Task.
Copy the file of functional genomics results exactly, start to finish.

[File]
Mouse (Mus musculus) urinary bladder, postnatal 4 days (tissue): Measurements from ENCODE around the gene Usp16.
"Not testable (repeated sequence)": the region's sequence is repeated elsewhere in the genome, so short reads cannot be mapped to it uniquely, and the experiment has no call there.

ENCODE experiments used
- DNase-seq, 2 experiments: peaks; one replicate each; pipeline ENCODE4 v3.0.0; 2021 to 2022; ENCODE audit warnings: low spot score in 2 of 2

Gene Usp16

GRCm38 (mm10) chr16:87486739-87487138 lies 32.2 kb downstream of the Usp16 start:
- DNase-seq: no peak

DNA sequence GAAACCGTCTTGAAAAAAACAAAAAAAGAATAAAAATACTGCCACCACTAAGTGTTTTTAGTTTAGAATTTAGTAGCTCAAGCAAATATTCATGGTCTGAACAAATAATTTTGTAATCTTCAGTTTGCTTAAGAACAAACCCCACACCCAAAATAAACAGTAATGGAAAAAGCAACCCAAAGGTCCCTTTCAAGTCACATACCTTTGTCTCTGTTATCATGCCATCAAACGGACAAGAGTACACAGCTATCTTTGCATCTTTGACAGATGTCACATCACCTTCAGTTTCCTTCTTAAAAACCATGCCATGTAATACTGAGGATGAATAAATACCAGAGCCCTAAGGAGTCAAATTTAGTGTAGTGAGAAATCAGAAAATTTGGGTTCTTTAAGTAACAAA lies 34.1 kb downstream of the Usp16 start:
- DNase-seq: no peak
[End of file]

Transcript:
Mouse (Mus musculus) urinary bladder, postnatal 4 days (tissue): Measurements from ENCODE around the gene Usp16.
"Not testable (repeated sequence)": the region's sequence is repeated elsewhere in the genome, so short reads cannot be mapped to it uniquely, and the experiment has no call there.

ENCODE experiments used
- DNase-seq, 2 experiments: peaks; one replicate each; pipeline ENCODE4 v3.0.0; 2021 to 2022; ENCODE audit warnings: low spot score in 2 of 2

Gene Usp16

GRCm38 (mm10) chr16:87486739-87487138 lies 32.2 kb downstream of the Usp16 start:
- DNase-seq: no peak

DNA sequence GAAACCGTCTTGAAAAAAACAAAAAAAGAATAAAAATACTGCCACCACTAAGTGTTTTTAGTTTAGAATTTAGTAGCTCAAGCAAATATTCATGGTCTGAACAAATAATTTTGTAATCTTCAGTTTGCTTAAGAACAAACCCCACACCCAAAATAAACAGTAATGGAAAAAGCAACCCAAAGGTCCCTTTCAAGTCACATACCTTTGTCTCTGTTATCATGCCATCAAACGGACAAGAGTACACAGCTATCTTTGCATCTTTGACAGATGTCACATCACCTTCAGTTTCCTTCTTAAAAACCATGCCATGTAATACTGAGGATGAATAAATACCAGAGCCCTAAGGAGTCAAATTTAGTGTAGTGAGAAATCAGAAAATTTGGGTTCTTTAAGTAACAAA lies 34.1 kb downstream of the Usp16 start:
- DNase-seq: no peak